In a statement to the Permanent Council on 4 November (PC.DEL/1050/10).
Refers to territorial units of the Ministry of Interior.
OSCE Centre in Bishkek
Project Title: Community Security Initiative Kyrgyzstan
This is a revision of the project previously titled ‘OSCE Police Advisory Group to Kyrgyzstan’, the
main differences being that it runs for 1 year once the preparatory phase is complete (expected on
31 December) and it has a stronger capacity building trait.
2. Background and Justifications
On 10 June 2010, in the southern city of Osh violent clashes broke out between ethnic Kyrgyz and
ethnic Uzbek youth groups that subsequently resulted in the escalation of violence and large scale
clashes between the two ethnic groups. A large number of private households, businesses, and a
number of state-owned buildings were set on fire and roadblocks and barricades were erected by
local residents throughout the city – mainly for self-protection purposes. The unrest subsequently
spilt over to Jalal-Abad. The Provisional Government of Kyrgyzstan (PG) declared a state of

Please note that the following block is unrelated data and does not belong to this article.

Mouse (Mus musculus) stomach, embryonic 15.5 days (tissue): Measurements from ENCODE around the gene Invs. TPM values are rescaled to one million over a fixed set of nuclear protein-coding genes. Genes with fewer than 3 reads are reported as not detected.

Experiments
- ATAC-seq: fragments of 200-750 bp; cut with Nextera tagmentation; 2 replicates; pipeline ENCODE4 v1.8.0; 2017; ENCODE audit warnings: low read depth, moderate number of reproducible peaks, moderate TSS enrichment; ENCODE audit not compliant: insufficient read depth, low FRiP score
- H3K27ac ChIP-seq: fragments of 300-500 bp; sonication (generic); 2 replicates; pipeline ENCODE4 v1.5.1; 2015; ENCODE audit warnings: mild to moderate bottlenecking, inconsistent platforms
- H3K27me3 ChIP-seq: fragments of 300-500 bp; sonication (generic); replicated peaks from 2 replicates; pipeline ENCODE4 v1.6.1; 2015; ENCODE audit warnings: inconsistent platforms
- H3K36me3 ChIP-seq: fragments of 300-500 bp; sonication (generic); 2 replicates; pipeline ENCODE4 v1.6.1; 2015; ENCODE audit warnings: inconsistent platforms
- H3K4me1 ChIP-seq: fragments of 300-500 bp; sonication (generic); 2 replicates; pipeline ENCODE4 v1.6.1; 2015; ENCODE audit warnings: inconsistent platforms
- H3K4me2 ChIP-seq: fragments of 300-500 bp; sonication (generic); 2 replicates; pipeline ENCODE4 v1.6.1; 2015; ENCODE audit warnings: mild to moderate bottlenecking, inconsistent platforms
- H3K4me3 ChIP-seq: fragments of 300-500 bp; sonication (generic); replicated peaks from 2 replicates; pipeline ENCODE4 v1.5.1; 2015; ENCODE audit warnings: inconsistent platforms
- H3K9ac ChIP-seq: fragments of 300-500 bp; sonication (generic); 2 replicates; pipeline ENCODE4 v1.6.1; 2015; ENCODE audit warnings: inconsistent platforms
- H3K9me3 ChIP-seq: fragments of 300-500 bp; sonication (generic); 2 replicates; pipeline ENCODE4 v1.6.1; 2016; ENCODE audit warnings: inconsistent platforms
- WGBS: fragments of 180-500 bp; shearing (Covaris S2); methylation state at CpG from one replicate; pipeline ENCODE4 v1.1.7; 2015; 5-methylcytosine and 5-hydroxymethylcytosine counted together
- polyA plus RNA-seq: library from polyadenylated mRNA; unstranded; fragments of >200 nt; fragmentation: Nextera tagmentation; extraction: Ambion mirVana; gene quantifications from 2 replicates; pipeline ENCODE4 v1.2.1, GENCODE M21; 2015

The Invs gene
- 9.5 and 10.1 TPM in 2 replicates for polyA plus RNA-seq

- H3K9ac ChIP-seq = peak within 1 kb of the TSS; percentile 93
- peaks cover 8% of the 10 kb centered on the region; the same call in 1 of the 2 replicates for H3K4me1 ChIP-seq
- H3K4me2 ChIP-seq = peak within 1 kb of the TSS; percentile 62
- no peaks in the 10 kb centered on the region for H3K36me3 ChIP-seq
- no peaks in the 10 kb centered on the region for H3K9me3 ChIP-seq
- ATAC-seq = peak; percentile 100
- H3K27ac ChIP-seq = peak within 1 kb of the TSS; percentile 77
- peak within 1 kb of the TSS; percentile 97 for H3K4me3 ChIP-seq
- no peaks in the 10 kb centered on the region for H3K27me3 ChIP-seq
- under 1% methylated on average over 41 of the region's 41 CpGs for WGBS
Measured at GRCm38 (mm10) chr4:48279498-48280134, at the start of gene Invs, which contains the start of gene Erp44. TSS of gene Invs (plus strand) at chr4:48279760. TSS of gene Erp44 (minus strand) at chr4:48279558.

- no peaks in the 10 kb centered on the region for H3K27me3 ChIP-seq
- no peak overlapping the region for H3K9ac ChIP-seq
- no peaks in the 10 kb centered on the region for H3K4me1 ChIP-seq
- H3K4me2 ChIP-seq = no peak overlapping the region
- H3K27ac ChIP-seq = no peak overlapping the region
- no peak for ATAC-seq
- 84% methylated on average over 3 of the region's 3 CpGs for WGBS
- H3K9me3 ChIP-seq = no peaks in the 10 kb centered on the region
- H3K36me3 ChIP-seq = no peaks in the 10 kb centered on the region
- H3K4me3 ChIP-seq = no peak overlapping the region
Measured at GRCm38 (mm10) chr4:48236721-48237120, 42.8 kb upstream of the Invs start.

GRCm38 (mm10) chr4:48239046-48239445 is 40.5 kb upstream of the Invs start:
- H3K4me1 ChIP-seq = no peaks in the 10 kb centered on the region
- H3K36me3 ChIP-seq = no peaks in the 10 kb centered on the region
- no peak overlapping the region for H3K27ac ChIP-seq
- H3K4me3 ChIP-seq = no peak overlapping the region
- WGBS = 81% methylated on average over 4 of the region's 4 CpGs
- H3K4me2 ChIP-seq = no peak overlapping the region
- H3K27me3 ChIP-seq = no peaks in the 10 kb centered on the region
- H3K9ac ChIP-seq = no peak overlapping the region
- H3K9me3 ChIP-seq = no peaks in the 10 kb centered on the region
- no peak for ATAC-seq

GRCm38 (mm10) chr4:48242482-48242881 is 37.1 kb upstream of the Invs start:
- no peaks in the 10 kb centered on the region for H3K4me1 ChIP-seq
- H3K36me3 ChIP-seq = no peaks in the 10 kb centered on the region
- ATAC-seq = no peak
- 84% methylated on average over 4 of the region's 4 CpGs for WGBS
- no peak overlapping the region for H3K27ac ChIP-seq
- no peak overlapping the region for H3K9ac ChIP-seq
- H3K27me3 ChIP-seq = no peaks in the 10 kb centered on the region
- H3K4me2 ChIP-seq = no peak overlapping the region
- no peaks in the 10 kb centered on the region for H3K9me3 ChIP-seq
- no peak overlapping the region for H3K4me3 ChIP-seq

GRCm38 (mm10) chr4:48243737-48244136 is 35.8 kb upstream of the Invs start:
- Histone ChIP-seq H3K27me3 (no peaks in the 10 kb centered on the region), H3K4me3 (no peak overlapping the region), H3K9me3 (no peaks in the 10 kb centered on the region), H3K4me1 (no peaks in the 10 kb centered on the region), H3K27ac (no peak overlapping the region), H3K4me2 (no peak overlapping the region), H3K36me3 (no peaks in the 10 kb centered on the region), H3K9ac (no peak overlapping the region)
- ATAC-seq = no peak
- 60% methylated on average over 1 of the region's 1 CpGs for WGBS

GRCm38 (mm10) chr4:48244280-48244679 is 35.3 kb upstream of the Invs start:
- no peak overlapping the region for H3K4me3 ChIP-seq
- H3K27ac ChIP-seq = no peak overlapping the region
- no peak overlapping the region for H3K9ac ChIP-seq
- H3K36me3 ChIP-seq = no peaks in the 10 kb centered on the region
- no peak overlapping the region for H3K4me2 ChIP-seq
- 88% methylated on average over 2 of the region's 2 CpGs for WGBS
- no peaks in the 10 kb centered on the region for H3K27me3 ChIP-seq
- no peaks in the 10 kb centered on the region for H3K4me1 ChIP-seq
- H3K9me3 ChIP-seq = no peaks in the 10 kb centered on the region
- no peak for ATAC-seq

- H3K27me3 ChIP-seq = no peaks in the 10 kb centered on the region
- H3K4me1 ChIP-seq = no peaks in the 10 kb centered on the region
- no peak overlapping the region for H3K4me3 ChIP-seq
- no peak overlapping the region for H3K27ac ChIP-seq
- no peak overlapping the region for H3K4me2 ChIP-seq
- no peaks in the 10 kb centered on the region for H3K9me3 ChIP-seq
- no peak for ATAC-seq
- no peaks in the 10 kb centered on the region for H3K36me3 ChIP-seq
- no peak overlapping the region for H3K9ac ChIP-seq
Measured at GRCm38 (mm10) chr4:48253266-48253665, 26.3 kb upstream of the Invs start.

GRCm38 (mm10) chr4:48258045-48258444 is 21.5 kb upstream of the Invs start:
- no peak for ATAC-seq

emergency and established curfews in Osh and Jalal-Abad cities and the outlying districts. At that
stage, an estimated 400,000 people were displaced from their homes
, the majority being ethnic
Uzbeks. In addition up to 90% of which were women according to some reports.
In the aftermath
393 people were confirmed killed as a result of the unrest, with several thousand injured. Included
in those figures were a high number of women. Cases of inter-ethnic, gender-based and sexual
violence, including rape, were reported. The extent of the material damage is as yet undetermined,
although UNHCR reported that in some districts of Osh around 95% of the houses had been set
The violence subsequently subsided, the situation gradually stabilised, most displaced persons
returned and the state of emergency was lifted. Importantly, parliamentary elections were
peacefully held on 10 October. The public security situation has thus significantly improved since
the violence broke out, with public order being re-established to a large degree through the co-
ordinated actions of the national authorities. Presently, there are no mass public order violations or
overt manifests for unrest. However, tensions between the different communities persist and the
re-emergence of violence cannot be excluded. Moreover, human rights violations, extortions,
arbitrary detentions and poor work of the police and other law enforcement agencies, especially in